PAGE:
Orwell talks about this in chapter 12 of The Road to Wigan Pier, incidentally: the naturalness of hostility to the softening that results from modern machine civilization. That’s the feeling, he explains. But, of course, next comes the thought:
So long as the machine is there, one is under an obligation to use it…. to use archaic tools, to put silly difficulties in your own way, would be… pretty-pretty arty and craftiness…. Revert to handwork in a machine age, and you are back in Ye Old Tea Shoppe or the Tudor villa with the sham beams tacked to the wall…
That’s Frum in a nutshell. Had the feeling. Stalled out before he got the thought. What Frum has got, to repeat, is just a feeling that the kids these days are getting a bit soft. Everyone feels this way sometimes, of course–since it’s true. But some people have thoughts as well as feelings about this attendant effect of civilization…. Lionel Trilling… in 1953: anti-liberals do not, by and large, “express themselves in ideas but only in action or in irritable mental gestures which seek to resemble ideas.” Irritable mental gestures…
Very Briefly Noted:
Carole Eastman: Five Easy Pieces <https://www.dailyscript.com/scripts/fiveeasypieces.html>
Rainy Yao & Emily Liu: Jing-Jin-Ji: The Biggest City in China You’ve Probably Never Heard of <https://www.china-briefing.com/news/jing-jin-ji-biggest-city-china-youve-probably-never-heard/>
Paul Krugman: Who Was Milton Friedman? <https://www.nybooks.com/articles/2007/02/15/who-was-milton-friedman/>
Wikipedia: Thomas Wyatt the Younger <https://www.bradford-delong.com/2019/07/thomas-wyatt-the-younger-weekend-reading.html>
Paul Krugman (2013): Milton Friedman, Unperson <https://krugman.blogs.nytimes.com/2013/08/08/milton-friedman-unperson/>
Richard McElreath: ‘Everything is selection effects, always has been’ <https://twitter.com/rlmcelreath/status/1396040993175126018>
Wikipedia: History of the Transistor <https://en.wikipedia.org/wiki/History_of_the_transistor>
We want to allow market forces to work only when those market forces are in fact working for social betterment. The market—including property rights, and wealth allocations—exist to be our tools, not our masters. This is a very important point. Here Matthew Yglesias applies it:
Matthew Yglesias: We Should Have Done More Bailouts: ‘It is true that it’s important to let some businesses fail so that others might grow. But… Economics 101 principles are observations based on the normal functioning of human society—they’re not physical laws of the universe. In general, it is not a great idea to have the government trying to centrally plan capital allocation across the entire economy. That’s a true fact that you’ll find it in textbooks, and I completely agree. But World War II was not fought on that basis…. By the same token, the government could (and should) have acted with confidence that the big decline in restaurant meals was not in fact a reliable economic signal about diminished long-term prospects for restauranting. Normally, public officials second-guessing the market is a bad idea, but in this case, we really were in a position to know…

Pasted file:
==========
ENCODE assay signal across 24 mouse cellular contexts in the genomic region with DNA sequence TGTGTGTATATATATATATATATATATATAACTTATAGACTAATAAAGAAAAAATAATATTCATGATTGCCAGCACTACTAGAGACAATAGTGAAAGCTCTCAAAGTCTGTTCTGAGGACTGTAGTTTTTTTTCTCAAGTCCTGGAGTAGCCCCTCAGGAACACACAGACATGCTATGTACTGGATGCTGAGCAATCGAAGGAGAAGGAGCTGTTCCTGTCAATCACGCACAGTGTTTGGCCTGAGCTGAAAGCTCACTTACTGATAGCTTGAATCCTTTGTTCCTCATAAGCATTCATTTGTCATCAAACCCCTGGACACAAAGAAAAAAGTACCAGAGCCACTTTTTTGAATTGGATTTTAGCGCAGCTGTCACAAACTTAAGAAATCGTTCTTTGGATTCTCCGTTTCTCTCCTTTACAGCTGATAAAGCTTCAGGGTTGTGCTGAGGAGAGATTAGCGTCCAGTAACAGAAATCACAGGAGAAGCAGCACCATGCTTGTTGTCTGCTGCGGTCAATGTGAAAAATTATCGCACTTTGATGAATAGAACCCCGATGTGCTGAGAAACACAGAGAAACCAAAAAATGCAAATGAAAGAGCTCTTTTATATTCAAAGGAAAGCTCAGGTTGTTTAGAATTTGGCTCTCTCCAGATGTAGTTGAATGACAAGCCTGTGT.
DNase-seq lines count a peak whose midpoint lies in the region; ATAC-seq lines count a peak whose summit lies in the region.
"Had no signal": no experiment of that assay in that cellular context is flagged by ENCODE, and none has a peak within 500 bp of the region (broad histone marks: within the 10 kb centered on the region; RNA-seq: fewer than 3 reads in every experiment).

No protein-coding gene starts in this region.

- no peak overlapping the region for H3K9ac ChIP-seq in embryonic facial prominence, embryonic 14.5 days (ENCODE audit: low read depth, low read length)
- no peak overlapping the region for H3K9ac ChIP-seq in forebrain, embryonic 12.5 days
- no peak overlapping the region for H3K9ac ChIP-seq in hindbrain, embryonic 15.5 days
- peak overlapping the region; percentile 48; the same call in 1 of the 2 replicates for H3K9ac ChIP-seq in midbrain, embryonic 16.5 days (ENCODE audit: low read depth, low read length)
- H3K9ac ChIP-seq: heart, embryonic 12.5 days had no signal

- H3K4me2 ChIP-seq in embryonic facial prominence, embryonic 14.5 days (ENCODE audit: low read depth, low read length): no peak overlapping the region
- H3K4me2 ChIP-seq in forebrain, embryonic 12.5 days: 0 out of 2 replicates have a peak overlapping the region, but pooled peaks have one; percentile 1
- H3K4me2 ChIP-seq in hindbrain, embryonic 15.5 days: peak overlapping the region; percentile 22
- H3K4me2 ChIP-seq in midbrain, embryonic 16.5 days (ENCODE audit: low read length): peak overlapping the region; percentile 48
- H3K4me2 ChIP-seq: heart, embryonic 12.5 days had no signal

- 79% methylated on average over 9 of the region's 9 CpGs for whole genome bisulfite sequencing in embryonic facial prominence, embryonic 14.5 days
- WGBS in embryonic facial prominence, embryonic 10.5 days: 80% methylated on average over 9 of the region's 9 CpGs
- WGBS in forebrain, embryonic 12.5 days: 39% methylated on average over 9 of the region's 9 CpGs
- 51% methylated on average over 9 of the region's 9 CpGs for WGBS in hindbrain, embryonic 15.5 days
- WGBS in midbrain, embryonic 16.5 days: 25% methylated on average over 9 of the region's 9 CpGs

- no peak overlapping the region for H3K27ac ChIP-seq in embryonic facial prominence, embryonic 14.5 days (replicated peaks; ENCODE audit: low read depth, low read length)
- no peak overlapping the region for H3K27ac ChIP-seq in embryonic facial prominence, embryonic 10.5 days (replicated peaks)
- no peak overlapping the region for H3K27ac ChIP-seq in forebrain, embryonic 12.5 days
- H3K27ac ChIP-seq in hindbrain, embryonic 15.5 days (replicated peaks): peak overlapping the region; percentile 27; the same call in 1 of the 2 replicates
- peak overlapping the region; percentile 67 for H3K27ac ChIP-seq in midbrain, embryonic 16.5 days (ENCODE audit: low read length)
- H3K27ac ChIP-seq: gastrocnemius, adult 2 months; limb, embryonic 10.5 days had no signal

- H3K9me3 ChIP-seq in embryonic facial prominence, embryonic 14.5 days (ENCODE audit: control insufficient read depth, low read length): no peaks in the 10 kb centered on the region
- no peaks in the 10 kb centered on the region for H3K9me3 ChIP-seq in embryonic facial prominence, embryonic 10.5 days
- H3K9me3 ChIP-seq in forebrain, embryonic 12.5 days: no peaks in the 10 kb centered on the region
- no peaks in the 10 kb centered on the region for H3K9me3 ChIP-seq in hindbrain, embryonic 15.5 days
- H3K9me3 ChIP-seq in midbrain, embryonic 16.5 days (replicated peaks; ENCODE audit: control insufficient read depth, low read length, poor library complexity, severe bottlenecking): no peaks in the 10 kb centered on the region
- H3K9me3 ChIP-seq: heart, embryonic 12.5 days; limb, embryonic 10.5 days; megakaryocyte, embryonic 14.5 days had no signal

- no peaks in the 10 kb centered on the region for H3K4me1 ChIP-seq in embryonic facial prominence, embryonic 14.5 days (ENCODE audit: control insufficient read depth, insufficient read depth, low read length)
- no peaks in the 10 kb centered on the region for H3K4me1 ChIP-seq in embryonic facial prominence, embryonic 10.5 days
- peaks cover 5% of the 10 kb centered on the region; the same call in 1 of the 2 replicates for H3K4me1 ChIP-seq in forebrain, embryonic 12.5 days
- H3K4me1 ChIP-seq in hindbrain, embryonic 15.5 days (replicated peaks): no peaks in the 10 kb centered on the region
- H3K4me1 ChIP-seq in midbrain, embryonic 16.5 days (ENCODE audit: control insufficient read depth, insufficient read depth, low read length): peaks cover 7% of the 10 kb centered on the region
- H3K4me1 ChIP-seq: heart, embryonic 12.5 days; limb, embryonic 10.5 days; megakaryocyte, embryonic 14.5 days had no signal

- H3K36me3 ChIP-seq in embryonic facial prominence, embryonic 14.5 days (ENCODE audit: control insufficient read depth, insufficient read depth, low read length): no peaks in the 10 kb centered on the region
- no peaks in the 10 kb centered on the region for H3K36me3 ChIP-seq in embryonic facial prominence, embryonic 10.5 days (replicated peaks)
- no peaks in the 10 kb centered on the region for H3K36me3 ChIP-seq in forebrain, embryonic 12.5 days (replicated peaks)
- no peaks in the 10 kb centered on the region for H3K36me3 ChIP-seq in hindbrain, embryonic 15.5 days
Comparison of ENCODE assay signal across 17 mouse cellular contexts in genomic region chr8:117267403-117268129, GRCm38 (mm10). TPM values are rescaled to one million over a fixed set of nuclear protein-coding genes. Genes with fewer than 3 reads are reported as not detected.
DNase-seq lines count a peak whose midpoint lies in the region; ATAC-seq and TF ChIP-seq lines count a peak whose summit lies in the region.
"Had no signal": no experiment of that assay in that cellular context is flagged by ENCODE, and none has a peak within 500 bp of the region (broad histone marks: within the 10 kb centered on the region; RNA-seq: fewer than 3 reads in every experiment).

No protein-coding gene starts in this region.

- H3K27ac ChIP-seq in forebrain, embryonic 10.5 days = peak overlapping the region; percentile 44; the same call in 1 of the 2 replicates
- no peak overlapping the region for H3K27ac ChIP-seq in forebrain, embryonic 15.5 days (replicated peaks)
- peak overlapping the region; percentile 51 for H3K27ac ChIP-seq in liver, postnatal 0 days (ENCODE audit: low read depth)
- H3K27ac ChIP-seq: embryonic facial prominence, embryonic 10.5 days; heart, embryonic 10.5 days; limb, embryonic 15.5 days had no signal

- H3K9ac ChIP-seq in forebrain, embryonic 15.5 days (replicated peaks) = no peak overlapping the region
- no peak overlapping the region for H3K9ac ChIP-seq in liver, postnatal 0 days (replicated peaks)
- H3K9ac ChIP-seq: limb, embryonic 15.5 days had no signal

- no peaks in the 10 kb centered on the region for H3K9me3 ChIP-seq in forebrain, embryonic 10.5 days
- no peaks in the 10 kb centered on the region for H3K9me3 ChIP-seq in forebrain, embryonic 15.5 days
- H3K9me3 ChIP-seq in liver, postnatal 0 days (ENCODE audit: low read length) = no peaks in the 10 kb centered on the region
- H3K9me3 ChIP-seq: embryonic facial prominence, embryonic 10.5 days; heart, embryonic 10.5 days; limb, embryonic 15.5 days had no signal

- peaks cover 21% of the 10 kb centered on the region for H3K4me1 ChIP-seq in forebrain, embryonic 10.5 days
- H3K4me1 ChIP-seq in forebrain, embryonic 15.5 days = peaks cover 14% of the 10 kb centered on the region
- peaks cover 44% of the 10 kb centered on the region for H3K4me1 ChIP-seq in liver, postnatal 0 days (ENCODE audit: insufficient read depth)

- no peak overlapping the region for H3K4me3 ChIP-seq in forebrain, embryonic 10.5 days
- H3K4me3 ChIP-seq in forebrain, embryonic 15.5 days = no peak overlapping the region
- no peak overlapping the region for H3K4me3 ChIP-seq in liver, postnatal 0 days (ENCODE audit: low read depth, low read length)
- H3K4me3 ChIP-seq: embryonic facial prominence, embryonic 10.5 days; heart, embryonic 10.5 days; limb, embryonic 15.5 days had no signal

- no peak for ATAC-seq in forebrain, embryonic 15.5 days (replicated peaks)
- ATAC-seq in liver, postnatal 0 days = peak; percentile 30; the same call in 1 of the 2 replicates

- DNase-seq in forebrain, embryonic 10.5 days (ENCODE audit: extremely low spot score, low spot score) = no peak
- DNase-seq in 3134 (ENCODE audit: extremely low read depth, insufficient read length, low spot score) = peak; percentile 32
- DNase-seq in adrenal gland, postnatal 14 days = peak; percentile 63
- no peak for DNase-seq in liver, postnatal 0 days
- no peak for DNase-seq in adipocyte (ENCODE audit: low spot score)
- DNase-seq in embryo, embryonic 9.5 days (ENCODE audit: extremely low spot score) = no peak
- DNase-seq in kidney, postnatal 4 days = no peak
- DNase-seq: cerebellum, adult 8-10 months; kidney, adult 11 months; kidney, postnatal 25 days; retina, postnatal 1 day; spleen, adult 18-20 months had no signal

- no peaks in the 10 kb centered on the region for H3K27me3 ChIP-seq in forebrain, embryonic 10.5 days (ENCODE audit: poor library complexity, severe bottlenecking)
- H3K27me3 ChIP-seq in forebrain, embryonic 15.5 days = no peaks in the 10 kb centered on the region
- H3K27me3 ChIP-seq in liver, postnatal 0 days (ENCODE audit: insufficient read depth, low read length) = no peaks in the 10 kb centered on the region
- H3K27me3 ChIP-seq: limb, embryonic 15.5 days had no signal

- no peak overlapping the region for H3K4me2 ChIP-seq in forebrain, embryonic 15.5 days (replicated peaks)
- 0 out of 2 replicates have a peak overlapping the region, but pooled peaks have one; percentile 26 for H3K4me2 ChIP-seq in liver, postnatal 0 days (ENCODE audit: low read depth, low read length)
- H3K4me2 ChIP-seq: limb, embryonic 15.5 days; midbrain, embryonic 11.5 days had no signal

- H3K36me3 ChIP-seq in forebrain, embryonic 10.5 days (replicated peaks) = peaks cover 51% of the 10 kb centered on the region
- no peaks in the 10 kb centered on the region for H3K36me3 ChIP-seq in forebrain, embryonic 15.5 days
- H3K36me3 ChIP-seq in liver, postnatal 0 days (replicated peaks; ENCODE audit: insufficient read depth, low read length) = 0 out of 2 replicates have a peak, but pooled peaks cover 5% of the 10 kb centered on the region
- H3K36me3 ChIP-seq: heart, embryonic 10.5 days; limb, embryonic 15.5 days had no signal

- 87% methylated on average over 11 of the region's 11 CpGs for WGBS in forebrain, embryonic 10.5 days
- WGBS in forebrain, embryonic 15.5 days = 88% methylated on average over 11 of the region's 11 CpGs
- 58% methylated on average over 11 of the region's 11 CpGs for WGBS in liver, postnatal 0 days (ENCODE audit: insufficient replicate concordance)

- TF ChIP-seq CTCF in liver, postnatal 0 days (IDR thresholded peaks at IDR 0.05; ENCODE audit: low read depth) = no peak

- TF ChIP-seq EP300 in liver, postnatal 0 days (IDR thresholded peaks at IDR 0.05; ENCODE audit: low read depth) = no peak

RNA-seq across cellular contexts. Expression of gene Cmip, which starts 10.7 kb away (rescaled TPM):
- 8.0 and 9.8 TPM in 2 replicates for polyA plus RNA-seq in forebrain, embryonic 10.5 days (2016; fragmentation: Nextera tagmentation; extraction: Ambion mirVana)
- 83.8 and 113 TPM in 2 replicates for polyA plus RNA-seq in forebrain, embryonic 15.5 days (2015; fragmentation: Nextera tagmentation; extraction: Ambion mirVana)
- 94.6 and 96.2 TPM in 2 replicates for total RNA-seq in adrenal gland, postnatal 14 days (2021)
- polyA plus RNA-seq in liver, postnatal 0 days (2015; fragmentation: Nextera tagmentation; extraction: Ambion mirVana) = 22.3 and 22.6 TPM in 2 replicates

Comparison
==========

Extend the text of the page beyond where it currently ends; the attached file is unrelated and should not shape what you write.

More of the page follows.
From those post-Sputnik days when the U.S. thought that it might actually lose the Cold War because the USSR’s system would prove “more efficient”—both in production and in guerrilla war and revolution:
Haig Babian (1960): Khrushchev Calls a Turn: ‘Peaceful coexistence meets the test of serving all of the important goals of the Soviet Union. The victory of socialism in the Soviet Union is complete, according to Khrushchev. It can be left to peaceful competition therefore to bring the final triumph of communism throughout the world. In the meantime, the socialist Utopia is to be improved at home and encouraged in other “friendly states”…. By 1965, if peace prevails the Soviet Union expects… to increase (perhaps double) the portion [of investment] going into the production of consumer goods…. Well-studied Western techniques of linear programming and input-output analysis will be put to the greatest use…. Although nuclear warfare may be eliminated, conventional turmoil and revolution are not…. Though the clear-cut economic victory of the Soviet Union is not yet in sight, her successes to date are dramatic…. It will take the best and most modern techniques of self-projection by the West to keep from being upstaged…
Three people can keep a secret if two of them are dead. One computer can keep a secret database only if it is never connected to anything else:
Andy Greenberg: The Full Story of the Stunning RSA Hack Can Finally Be Told: ‘In 2011, Chinese spies stole the crown jewels of cybersecurity—stripping protections from firms and government agencies worldwide. Here’s how it happened…. Leetham saw with dismay that the hackers had spent nine hours methodically siphoning the seeds out of the warehouse server and sending them via file-transfer protocol to a hacked server hosted by Rackspace…. Those secrets were now in the hands of the Chinese military…. In the decade that followed, many key RSA executives involved in the company’s breach have held their silence, bound by 10-year nondisclosure agreements. Now those agreements have expired…